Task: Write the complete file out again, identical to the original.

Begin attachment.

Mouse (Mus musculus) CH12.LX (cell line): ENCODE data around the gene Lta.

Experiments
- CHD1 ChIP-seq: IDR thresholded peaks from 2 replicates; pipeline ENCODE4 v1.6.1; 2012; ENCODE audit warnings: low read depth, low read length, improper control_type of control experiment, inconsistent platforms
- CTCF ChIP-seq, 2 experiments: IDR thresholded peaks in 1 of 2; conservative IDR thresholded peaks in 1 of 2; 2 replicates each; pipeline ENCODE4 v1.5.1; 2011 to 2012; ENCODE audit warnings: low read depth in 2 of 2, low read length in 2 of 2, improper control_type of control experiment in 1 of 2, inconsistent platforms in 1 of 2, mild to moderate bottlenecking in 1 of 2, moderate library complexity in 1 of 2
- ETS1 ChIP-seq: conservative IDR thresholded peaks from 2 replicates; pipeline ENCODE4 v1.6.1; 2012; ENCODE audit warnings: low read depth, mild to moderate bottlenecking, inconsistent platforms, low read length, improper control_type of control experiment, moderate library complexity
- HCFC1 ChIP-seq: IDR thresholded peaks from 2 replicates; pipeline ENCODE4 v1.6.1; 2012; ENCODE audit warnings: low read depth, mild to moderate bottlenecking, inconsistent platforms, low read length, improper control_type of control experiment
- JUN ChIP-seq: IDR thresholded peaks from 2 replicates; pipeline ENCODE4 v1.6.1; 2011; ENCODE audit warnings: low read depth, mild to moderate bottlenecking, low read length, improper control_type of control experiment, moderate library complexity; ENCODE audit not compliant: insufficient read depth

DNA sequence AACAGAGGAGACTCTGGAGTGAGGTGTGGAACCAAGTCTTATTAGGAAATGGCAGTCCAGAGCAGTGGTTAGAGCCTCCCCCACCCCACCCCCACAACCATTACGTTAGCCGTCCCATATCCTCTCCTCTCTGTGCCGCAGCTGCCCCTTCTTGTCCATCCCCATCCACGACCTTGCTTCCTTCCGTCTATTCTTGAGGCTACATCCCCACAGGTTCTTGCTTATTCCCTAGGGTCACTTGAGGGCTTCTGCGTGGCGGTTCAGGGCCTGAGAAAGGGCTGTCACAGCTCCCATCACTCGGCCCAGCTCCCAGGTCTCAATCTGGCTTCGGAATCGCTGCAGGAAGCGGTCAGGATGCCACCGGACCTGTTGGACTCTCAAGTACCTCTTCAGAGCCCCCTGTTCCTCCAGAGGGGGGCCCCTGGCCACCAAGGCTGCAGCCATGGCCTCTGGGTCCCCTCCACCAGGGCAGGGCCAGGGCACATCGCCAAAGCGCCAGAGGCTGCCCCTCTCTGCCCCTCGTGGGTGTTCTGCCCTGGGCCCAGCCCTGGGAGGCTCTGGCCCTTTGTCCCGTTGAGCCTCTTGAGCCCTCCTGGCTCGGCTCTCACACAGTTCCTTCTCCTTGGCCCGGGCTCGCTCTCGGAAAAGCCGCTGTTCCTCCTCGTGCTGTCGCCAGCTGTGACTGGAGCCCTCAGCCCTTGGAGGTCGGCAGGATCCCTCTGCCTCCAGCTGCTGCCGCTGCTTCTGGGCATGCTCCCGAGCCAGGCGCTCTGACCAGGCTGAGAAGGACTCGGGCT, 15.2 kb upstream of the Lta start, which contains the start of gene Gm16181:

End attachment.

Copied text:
Mouse (Mus musculus) CH12.LX (cell line): ENCODE data around the gene Lta.

Experiments
- CHD1 ChIP-seq: IDR thresholded peaks from 2 replicates; pipeline ENCODE4 v1.6.1; 2012; ENCODE audit warnings: low read depth, low read length, improper control_type of control experiment, inconsistent platforms
- CTCF ChIP-seq, 2 experiments: IDR thresholded peaks in 1 of 2; conservative IDR thresholded peaks in 1 of 2; 2 replicates each; pipeline ENCODE4 v1.5.1; 2011 to 2012; ENCODE audit warnings: low read depth in 2 of 2, low read length in 2 of 2, improper control_type of control experiment in 1 of 2, inconsistent platforms in 1 of 2, mild to moderate bottlenecking in 1 of 2, moderate library complexity in 1 of 2
- ETS1 ChIP-seq: conservative IDR thresholded peaks from 2 replicates; pipeline ENCODE4 v1.6.1; 2012; ENCODE audit warnings: low read depth, mild to moderate bottlenecking, inconsistent platforms, low read length, improper control_type of control experiment, moderate library complexity
- HCFC1 ChIP-seq: IDR thresholded peaks from 2 replicates; pipeline ENCODE4 v1.6.1; 2012; ENCODE audit warnings: low read depth, mild to moderate bottlenecking, inconsistent platforms, low read length, improper control_type of control experiment
- JUN ChIP-seq: IDR thresholded peaks from 2 replicates; pipeline ENCODE4 v1.6.1; 2011; ENCODE audit warnings: low read depth, mild to moderate bottlenecking, low read length, improper control_type of control experiment, moderate library complexity; ENCODE audit not compliant: insufficient read depth

DNA sequence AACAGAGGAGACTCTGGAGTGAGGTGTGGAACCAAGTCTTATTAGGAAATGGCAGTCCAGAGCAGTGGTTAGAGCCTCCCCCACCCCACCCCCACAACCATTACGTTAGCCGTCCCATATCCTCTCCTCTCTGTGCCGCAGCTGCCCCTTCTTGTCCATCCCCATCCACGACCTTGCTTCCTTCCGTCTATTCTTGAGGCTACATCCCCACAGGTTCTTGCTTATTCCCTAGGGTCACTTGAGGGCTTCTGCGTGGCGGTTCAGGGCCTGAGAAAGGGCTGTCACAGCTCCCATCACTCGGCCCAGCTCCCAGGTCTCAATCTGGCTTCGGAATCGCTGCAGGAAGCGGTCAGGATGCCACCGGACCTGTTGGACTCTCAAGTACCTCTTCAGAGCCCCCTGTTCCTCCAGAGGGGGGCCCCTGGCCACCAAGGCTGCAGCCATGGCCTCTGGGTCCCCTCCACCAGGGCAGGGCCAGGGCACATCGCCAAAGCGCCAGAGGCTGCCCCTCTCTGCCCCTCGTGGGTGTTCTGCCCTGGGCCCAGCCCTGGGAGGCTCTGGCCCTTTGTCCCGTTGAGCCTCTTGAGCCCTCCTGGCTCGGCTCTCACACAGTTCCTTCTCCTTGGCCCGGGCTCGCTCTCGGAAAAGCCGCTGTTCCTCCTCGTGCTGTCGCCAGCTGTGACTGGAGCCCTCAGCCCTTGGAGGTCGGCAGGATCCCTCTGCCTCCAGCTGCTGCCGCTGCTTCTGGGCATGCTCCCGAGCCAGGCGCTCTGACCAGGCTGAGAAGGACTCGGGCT, 15.2 kb upstream of the Lta start, which contains the start of gene Gm16181: